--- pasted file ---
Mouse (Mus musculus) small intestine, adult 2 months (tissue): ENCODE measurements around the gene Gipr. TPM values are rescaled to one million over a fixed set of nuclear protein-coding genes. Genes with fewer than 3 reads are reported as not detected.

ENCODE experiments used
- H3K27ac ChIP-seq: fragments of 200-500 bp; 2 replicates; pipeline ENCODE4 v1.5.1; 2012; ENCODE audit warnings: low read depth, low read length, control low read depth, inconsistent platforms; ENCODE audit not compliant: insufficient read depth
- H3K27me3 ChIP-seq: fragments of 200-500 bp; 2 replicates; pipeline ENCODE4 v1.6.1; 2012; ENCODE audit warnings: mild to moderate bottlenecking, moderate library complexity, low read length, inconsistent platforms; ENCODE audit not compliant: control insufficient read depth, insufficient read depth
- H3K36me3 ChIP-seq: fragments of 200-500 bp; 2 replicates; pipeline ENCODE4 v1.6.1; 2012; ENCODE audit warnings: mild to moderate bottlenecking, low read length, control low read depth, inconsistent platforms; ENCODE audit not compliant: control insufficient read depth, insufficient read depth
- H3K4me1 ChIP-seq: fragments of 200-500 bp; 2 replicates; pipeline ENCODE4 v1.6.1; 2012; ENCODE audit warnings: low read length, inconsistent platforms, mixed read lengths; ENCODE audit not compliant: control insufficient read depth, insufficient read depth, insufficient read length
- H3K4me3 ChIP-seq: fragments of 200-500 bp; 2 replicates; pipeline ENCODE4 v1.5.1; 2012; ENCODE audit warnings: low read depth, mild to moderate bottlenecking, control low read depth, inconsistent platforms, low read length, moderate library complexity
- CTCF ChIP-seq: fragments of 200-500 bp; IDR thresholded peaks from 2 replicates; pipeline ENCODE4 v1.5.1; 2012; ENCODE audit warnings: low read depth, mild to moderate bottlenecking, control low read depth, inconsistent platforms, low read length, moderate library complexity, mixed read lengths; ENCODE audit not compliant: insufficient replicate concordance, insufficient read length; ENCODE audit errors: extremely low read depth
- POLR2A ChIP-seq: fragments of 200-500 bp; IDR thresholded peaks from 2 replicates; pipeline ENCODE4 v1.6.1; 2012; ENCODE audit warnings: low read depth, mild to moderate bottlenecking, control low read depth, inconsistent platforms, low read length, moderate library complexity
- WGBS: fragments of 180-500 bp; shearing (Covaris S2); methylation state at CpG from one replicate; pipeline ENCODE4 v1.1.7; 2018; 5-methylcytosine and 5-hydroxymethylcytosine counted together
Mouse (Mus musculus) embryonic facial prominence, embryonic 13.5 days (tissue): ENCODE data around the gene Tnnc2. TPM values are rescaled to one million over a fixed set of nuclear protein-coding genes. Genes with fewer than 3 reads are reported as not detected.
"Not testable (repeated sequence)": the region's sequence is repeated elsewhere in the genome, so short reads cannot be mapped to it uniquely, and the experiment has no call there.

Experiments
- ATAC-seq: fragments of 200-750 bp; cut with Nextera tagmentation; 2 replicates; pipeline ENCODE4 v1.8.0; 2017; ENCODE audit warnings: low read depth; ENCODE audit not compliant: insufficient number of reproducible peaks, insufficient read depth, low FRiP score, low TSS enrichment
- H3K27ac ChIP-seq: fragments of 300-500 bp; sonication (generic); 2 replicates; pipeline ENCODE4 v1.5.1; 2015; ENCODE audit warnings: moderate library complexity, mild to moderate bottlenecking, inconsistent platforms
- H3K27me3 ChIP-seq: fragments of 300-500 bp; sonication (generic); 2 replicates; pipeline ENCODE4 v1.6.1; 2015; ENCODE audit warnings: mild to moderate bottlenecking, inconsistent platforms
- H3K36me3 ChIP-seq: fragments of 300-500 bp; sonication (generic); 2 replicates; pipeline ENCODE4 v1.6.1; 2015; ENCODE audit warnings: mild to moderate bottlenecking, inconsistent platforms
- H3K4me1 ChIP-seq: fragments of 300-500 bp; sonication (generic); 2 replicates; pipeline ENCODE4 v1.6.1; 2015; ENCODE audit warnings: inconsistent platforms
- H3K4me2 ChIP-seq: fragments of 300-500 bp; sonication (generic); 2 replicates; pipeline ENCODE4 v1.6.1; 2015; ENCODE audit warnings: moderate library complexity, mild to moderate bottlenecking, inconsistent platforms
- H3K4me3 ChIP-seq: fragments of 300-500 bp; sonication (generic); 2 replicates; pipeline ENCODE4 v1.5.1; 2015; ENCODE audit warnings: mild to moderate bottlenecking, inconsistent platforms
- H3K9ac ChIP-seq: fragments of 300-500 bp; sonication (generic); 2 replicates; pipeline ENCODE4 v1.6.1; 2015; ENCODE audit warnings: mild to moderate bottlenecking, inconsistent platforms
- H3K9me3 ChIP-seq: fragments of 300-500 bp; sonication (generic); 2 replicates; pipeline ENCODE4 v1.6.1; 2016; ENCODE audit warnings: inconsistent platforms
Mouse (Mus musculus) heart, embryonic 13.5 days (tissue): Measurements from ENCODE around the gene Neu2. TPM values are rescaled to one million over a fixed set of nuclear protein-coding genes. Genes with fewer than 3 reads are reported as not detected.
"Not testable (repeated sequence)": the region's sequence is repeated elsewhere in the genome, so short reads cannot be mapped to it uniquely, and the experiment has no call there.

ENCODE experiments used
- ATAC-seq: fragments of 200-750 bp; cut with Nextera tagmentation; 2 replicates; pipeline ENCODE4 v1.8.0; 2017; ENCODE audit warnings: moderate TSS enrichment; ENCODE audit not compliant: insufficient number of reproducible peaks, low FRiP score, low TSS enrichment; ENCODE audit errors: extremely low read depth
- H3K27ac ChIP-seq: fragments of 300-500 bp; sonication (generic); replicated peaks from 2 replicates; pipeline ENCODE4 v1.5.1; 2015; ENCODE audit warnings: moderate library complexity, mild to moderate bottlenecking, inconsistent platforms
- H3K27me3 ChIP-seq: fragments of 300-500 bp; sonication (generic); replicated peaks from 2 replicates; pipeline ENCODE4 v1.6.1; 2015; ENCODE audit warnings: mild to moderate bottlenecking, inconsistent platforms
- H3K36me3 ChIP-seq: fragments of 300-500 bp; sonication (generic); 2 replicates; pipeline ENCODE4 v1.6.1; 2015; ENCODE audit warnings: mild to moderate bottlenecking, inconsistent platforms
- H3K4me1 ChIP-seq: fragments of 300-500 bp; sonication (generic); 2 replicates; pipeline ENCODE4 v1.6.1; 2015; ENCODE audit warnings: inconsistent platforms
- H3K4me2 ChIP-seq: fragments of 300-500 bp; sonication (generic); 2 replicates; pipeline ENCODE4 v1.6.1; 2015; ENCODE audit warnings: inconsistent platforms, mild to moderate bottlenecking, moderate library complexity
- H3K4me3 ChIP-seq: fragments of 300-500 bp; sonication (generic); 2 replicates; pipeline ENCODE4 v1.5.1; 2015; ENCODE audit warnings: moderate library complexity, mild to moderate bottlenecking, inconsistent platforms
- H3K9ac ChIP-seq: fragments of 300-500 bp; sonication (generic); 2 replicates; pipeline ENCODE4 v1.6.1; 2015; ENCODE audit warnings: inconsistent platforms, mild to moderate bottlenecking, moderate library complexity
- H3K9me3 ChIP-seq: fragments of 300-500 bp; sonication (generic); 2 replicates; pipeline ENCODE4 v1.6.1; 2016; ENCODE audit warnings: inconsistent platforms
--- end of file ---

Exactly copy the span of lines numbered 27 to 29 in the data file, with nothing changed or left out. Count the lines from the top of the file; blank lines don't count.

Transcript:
- H3K27ac ChIP-seq: fragments of 300-500 bp; sonication (generic); replicated peaks from 2 replicates; pipeline ENCODE4 v1.5.1; 2015; ENCODE audit warnings: moderate library complexity, mild to moderate bottlenecking, inconsistent platforms
- H3K27me3 ChIP-seq: fragments of 300-500 bp; sonication (generic); replicated peaks from 2 replicates; pipeline ENCODE4 v1.6.1; 2015; ENCODE audit warnings: mild to moderate bottlenecking, inconsistent platforms
- H3K36me3 ChIP-seq: fragments of 300-500 bp; sonication (generic); 2 replicates; pipeline ENCODE4 v1.6.1; 2015; ENCODE audit warnings: mild to moderate bottlenecking, inconsistent platforms